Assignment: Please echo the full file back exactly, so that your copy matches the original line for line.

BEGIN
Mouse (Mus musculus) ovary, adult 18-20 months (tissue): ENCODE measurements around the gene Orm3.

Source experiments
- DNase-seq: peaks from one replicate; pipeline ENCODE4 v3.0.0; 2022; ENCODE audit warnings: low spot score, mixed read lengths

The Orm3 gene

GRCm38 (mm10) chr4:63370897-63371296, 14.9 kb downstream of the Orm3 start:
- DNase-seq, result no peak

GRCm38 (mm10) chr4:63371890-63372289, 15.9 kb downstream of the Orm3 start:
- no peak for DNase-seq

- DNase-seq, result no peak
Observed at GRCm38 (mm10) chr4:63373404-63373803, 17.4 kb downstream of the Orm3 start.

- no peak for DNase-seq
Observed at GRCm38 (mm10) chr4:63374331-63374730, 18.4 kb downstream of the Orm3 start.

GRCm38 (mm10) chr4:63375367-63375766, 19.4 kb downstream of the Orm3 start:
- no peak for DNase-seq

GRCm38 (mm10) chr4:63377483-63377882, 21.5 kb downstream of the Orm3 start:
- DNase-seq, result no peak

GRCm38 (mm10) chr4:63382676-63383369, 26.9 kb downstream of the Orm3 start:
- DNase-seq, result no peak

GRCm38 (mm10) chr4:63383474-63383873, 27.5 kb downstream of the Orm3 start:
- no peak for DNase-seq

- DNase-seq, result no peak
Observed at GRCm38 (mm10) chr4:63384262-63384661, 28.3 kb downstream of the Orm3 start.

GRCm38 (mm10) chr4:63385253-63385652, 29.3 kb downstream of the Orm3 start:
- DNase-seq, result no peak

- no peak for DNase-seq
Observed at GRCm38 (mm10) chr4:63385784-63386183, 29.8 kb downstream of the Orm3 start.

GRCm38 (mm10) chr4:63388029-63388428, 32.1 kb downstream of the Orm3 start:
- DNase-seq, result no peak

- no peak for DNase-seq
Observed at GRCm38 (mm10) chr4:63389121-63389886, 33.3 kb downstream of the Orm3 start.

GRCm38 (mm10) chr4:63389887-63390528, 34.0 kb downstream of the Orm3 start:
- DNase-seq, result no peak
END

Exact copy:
Mouse (Mus musculus) ovary, adult 18-20 months (tissue): ENCODE measurements around the gene Orm3.

Source experiments
- DNase-seq: peaks from one replicate; pipeline ENCODE4 v3.0.0; 2022; ENCODE audit warnings: low spot score, mixed read lengths

The Orm3 gene

GRCm38 (mm10) chr4:63370897-63371296, 14.9 kb downstream of the Orm3 start:
- DNase-seq, result no peak

GRCm38 (mm10) chr4:63371890-63372289, 15.9 kb downstream of the Orm3 start:
- no peak for DNase-seq

- DNase-seq, result no peak
Observed at GRCm38 (mm10) chr4:63373404-63373803, 17.4 kb downstream of the Orm3 start.

- no peak for DNase-seq
Observed at GRCm38 (mm10) chr4:63374331-63374730, 18.4 kb downstream of the Orm3 start.

GRCm38 (mm10) chr4:63375367-63375766, 19.4 kb downstream of the Orm3 start:
- no peak for DNase-seq

GRCm38 (mm10) chr4:63377483-63377882, 21.5 kb downstream of the Orm3 start:
- DNase-seq, result no peak

GRCm38 (mm10) chr4:63382676-63383369, 26.9 kb downstream of the Orm3 start:
- DNase-seq, result no peak

GRCm38 (mm10) chr4:63383474-63383873, 27.5 kb downstream of the Orm3 start:
- no peak for DNase-seq

- DNase-seq, result no peak
Observed at GRCm38 (mm10) chr4:63384262-63384661, 28.3 kb downstream of the Orm3 start.

GRCm38 (mm10) chr4:63385253-63385652, 29.3 kb downstream of the Orm3 start:
- DNase-seq, result no peak

- no peak for DNase-seq
Observed at GRCm38 (mm10) chr4:63385784-63386183, 29.8 kb downstream of the Orm3 start.

GRCm38 (mm10) chr4:63388029-63388428, 32.1 kb downstream of the Orm3 start:
- DNase-seq, result no peak

- no peak for DNase-seq
Observed at GRCm38 (mm10) chr4:63389121-63389886, 33.3 kb downstream of the Orm3 start.

GRCm38 (mm10) chr4:63389887-63390528, 34.0 kb downstream of the Orm3 start:
- DNase-seq, result no peak